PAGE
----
Given the task of producing a plan to develop a new housing finance system after the crisis of 2008 and the failure of both Fannie Mae and Freddie Mac—a task that everyone agrees will be extremely complex—the Obama Administration decided to punt. Rather than one detailed plan, it produced brief summaries of three very different ones, leaving the nation to wonder what the Administration really wants.

The report clearly supports ending both Fannie and Freddie, but what happens next is very unclear. The three proposals for the future after Fannie and Freddie deal with the role of the federal government in providing housing finance. Of them, the first essentially calls for no role at all, leaving the matter in the hands of the private sector. This is clearly the best proposal of the three. In their words, it “would minimize distortions in capital allocation across sectors, reduce moral hazard in mortgage lending and drastically reduce direct taxpayer exposure to private lenders’ losses” (page 28).

However, the Administration signals that it really does not like this option, claiming that it will cause mortgage rates to increase, make traditional 30-year mortgages “more difficult for many Americans to afford,” and make it harder for smaller financial institutions to compete with larger ones.

This criticism is somewhat valid, but misrepresents the facts. No matter what, mortgage costs will go up as interest rates rise, and a return to proper underwriting standards simply means that people without sufficient assets or income to pay their mortgages will not get one.

Another key point often conveniently left out of the discussions is that while in the past, mortgages appeared to be cheap, when the $150 billion in taxpayer dollars needed so far to pay for losses at Fannie Mae and Freddie Mac and the severe drop in home value because of the 2008 crisis are factored in, the actual cost to homebuyers and taxpayers is much higher than what appeared on their monthly mortgage bills.

Obama’s other two options for the world after Fannie and Freddie take the wrong approach. One calls for a backstop federal facility that would provide mortgage credit in an emergency, while the other calls for a continuing government presence in the mortgage finance market that is very similar to what Fannie and Freddie do now. Neither is a viable option, and the ultimate result would likely be yet another bailout in a few years.

Inasmuch as the Administration punted with its presentation of three different options, it does tip its hand about the preferred road when it says, “As Fannie Mae and Freddie Mac are wound down, we must design a transition that allows for continued support of the housing market, so that Americans continue to have the ability to take out a mortgage to buy a home or refinance their existing mortgage” (page 23). These are steps that all policymakers must guard against.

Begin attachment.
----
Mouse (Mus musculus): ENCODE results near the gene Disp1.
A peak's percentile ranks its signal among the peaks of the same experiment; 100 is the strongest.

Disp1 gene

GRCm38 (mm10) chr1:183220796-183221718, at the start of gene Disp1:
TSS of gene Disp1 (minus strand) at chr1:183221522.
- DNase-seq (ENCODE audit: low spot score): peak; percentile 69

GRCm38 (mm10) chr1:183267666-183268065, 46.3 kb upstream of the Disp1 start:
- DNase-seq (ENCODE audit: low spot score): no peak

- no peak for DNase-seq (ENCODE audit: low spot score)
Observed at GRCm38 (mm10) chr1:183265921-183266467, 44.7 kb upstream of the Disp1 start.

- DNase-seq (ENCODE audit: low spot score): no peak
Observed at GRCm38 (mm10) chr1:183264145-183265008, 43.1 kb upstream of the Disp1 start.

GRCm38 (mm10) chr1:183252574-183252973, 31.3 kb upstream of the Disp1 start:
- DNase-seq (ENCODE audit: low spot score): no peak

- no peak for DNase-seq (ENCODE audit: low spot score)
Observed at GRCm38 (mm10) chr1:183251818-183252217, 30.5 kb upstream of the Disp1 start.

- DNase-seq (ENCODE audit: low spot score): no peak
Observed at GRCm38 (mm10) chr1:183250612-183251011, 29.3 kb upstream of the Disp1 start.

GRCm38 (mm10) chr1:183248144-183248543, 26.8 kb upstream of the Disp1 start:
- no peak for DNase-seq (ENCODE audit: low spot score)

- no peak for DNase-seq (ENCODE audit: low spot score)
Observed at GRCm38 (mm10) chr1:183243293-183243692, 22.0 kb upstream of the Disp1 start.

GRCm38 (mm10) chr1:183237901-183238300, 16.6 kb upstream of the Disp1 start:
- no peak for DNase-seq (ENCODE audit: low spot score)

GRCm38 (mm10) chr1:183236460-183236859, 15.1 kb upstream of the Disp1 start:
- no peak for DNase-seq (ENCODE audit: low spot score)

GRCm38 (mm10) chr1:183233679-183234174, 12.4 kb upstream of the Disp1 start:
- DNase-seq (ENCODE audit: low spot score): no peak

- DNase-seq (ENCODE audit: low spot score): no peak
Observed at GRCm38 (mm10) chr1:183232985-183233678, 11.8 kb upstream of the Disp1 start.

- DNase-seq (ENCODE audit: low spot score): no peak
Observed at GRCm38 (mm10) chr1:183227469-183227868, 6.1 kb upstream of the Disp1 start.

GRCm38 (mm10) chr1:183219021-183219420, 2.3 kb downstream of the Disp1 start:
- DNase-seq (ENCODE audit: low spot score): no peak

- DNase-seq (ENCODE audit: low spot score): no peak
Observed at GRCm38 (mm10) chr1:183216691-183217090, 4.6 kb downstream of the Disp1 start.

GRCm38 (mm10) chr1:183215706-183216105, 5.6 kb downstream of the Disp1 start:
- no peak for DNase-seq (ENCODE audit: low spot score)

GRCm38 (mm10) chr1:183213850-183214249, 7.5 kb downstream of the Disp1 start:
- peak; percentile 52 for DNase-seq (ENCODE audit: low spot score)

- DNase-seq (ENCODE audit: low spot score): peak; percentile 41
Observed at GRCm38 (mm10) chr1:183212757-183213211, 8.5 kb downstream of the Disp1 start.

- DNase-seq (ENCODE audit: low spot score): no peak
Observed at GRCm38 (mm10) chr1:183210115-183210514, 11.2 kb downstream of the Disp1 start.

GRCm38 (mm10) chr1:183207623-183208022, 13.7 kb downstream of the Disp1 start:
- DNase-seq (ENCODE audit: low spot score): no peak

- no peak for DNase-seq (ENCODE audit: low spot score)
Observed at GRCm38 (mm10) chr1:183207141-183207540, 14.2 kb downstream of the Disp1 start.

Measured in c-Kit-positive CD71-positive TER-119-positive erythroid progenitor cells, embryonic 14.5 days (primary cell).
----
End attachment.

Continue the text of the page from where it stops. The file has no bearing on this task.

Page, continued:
The one bit of good news is that the Administration proposes measures that will “ultimately wind down” both Fannie and Freddie using practical methods. It appears that their goal is to complete the process in five to seven years, which is achievable and gives the private sector time to replace them while avoiding any immediate change that could shock the still-weak housing market.

The report makes it very clear where the fault for Fannie and Freddie’s failure lies, saying that “as their combined market share declined—from nearly 70 percent of new originations in 2003 to 40 percent in 2006—Fannie Mae and Freddie Mac pursued riskier business to raise their market share and increase profits. Not only did they expand their guarantees to new and riskier products, but they also increased their holdings of some of these riskier mortgages on their own balance sheets” (page 7).

In addition to the three options for Fannie and Freddie, the report includes several other needed housing finance reforms. Many of these are already being implemented, so their inclusion here is more a reminder than a call to action. These include better underwriting standards for mortgages to reduce the possibility that low-quality mortgages will again contaminate mortgage-backed securities and improved consumer protection designed to ensure that workers are not sold mortgages that they ultimately cannot afford.

In addition, the Administration proposes to return the Federal Housing Administration (FHA) to its traditional role as a targeted provider of mortgage credit for low- and moderate-income workers. Since 2008, the FHA has played a much larger role in housing markets, and it is likely to sustain higher losses as a result. However, Congress should use this as an invitation to reassess the role of the FHA and its place (if any) in the housing finance system of the future.

Finally, the report brings up the 12 Federal Home Loan banks, which have structures that are very close to those of Fannie and Freddie and are likely to sustain major losses in their mortgage investments. The Administration proposes to refocus the 12 banks to assisting smaller financial institutions and to reduce their portfolio investments. These steps do not go far enough; instead, policymakers should use this as an opportunity to close them down in an orderly fashion.

Of course, the real question is in the details, and for the three future alternatives that the Administration proposes for housing finance, all of them are lacking. Eliminating Fannie and Freddie is a major step in the right direction, The real question is what the Administration would replace them with—the private sector or some clone of the failed government subsidized system that caused so much of the 2008 crash. Congress should ensure that the future housing finance system contains no more Fannie Maes, Freddie Macs, or anything similar.